Further, the woman from the NLA helpline suggested that even if they paid the deposit in £5 increments, you would need to protect each and every fiver, and I have to wonder if she was being dramatic or if that really is the situation.

by Jeremy Smith

15:58 PM, 11th February 2014, About 8 years ago

I thought the fines / compensation had to be commensurate with the losses suffered by the other party

by Robert M

9:50 AM, 12th February 2014, About 8 years ago

Reply to the comment left by "Jeremy Smith" at "11/02/2014 - 15:58":

You would have thought so.

I am under the impression that if I punched a policeman in the face my punishment would be substantially less than forgetting to hand over a leaflet that can be downloaded from the internet.

by Industry Observer

10:24 AM, 12th February 2014, About 8 years ago

You both miss the point.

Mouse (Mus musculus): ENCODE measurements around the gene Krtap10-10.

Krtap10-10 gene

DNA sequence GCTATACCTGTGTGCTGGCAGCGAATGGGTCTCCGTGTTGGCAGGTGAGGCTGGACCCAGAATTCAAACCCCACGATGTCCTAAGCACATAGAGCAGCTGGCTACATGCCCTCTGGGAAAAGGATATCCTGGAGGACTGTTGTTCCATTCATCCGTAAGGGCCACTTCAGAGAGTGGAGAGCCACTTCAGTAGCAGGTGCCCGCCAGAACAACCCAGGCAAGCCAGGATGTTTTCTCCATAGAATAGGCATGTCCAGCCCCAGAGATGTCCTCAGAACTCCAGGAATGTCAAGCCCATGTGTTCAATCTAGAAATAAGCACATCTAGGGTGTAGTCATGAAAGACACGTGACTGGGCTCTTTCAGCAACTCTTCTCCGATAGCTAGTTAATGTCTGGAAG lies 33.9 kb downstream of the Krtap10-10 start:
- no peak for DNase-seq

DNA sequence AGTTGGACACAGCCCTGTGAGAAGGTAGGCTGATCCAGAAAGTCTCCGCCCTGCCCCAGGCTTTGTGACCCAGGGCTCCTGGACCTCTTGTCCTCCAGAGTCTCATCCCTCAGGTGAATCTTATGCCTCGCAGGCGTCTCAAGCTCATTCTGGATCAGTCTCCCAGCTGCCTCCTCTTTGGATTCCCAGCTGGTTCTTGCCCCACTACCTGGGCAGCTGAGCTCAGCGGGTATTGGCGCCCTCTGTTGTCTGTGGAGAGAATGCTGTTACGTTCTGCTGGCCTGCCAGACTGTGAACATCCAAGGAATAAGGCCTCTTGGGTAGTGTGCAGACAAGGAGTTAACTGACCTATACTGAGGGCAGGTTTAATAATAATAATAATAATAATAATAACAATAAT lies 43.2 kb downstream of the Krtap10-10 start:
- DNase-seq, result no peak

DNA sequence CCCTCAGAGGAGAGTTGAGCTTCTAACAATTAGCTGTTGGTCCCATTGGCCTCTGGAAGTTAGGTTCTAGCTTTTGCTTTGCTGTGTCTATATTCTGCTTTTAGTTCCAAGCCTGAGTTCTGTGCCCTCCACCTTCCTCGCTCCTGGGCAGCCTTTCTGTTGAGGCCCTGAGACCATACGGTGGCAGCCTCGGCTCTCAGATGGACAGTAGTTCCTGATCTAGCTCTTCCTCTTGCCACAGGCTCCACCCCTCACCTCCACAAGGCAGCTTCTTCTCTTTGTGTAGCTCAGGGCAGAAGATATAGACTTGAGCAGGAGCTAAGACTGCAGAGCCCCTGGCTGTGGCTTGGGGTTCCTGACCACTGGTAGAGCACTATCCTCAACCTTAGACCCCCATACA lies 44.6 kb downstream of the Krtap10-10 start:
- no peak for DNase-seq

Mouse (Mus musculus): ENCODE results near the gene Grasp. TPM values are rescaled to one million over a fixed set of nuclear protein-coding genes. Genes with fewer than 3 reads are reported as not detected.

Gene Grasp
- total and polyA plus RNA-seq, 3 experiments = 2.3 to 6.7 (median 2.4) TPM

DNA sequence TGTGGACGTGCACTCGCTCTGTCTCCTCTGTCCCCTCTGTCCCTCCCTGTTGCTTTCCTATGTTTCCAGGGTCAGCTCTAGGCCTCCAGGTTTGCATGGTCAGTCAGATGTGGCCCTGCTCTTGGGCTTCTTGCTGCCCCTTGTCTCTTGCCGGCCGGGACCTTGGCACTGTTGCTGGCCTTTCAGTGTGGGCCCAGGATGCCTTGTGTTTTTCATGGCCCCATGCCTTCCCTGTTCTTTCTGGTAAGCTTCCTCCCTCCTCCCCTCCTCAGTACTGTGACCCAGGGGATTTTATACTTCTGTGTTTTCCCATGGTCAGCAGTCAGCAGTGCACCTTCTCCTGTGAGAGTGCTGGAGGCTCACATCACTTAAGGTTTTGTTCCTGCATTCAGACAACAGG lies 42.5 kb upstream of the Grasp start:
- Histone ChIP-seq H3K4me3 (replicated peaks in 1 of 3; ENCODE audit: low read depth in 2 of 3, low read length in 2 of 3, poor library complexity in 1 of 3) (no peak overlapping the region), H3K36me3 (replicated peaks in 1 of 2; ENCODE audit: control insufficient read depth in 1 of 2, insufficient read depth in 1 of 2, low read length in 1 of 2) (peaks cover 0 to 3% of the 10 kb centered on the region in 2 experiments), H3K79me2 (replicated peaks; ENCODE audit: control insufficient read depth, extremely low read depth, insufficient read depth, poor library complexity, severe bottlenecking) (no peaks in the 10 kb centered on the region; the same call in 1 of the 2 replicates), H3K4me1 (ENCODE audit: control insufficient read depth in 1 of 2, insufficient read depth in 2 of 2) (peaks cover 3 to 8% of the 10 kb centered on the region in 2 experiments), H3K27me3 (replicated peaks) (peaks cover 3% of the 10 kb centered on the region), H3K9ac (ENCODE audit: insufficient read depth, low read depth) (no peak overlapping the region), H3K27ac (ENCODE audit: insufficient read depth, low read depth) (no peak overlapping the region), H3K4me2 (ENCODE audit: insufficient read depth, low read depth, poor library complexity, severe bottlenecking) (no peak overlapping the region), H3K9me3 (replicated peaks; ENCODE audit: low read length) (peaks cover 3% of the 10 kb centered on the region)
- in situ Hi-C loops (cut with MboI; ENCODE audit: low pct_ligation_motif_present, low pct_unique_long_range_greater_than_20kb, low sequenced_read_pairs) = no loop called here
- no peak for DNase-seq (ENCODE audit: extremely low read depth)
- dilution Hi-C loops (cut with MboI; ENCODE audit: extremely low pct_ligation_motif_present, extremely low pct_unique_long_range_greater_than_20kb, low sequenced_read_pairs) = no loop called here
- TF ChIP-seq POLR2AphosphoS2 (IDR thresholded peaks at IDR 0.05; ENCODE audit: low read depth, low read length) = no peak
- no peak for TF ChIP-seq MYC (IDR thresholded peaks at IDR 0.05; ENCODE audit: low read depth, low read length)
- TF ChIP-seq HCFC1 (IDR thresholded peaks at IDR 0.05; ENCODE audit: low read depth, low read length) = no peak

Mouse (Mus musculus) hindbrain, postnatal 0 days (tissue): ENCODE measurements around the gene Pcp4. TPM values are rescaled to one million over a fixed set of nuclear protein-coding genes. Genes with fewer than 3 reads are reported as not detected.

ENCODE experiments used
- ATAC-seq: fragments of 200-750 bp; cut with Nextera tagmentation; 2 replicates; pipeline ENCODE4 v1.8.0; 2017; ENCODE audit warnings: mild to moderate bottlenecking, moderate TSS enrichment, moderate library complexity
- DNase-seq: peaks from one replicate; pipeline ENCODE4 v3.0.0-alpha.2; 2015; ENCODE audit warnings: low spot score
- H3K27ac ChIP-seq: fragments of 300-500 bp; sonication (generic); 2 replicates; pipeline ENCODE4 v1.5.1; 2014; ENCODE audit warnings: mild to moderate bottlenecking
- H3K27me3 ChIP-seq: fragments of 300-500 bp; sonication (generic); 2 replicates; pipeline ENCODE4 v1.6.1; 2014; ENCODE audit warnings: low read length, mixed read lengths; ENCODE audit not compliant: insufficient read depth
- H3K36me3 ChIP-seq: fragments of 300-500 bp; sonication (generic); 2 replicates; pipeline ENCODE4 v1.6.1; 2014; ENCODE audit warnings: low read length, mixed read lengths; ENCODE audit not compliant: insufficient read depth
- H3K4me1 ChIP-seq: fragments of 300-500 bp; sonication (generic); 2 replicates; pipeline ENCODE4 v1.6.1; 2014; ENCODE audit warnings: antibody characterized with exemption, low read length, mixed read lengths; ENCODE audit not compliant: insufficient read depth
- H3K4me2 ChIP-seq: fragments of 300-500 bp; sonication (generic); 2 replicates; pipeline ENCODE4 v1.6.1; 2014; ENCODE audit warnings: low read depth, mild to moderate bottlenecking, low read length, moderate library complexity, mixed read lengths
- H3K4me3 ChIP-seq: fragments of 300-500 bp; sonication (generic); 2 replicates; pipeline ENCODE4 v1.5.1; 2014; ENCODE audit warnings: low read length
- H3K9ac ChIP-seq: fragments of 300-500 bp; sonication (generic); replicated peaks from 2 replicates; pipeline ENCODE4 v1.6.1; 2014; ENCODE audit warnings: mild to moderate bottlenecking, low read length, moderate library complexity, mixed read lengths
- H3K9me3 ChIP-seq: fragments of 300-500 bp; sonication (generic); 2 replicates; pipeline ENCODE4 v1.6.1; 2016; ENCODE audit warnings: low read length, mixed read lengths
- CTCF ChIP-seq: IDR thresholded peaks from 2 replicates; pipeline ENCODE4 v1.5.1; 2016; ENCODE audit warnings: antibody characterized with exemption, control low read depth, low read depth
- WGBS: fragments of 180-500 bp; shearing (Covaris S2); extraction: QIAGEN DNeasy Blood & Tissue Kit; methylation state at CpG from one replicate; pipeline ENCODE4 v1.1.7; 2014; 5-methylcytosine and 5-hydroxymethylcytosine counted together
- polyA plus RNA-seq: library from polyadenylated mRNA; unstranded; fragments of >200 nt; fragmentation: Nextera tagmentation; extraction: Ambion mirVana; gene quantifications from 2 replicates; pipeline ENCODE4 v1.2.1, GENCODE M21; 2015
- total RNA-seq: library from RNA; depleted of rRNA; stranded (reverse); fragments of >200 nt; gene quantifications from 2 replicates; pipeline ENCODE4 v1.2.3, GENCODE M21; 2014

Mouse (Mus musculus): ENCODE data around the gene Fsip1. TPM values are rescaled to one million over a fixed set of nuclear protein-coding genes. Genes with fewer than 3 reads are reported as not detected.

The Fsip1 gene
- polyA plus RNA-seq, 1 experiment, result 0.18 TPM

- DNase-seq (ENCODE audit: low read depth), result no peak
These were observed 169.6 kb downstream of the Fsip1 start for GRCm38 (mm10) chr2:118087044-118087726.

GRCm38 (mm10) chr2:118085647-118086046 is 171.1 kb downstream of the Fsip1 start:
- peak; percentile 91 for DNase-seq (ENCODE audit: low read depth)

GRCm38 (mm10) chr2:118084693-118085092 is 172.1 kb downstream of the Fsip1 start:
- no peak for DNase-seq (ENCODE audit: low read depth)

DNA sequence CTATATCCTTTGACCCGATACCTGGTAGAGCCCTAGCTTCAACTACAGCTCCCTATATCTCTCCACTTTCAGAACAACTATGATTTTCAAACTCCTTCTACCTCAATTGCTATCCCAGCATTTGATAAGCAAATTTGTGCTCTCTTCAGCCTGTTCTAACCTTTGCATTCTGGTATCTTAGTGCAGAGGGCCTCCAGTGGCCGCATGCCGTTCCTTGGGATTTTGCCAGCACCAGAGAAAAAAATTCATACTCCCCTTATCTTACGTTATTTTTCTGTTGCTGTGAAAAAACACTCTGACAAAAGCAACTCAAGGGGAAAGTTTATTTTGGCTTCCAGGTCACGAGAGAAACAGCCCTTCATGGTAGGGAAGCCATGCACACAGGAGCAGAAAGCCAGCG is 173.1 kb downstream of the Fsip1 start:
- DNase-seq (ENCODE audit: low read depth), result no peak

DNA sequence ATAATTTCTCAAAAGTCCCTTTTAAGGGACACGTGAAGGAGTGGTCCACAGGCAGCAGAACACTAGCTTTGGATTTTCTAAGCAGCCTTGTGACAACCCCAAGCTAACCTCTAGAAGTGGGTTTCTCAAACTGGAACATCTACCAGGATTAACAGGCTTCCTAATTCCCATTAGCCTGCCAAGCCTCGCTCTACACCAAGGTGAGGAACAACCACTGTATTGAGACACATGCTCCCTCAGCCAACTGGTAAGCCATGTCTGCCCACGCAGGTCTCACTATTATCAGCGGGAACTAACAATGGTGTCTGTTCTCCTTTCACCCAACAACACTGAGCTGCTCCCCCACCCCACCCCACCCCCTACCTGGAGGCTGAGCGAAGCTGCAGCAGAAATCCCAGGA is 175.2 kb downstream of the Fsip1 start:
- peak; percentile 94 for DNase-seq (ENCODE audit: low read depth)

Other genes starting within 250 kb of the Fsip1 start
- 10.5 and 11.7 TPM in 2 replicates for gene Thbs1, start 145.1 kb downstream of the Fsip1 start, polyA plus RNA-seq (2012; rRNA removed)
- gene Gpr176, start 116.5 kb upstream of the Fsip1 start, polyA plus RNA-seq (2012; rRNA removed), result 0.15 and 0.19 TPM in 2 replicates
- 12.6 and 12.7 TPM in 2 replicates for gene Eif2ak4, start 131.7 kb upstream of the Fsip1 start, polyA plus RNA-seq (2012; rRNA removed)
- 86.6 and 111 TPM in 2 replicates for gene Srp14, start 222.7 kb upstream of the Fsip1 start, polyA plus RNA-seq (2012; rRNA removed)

This is a fixed penalty for a civil offence. To use your own analogy get a speeding ticket for doing 40mph and it will be different to doing 90mph but they are both set by scale/formula.

TDP is the same. The penalty and that is what it is, or rather was, was a fixed penalty for a fixed offence, was return deposit or protect, plus x3 the amount no discretion.

But with escape loopholes

Localism Act closed all loopholes and allowed 30 days to comply and also made the award the deposit plus discretionary x1 to x3 which is better for Landlords.

Or would you prefer to go back to pre Localism Act, have the loopholes but a x3 penalty if you can't escape.

As I have been saying for 6 years now it ain't difficult just get it right - or use an agent who does.

by Eric Kennedy

10:35 AM, 12th February 2014, About 8 years ago

Nobody has answered my question - if tenants are renting jointly and severally, and the agreed deposit is 2000, can it not be argued that until that full amount is received the deposit has not been paid?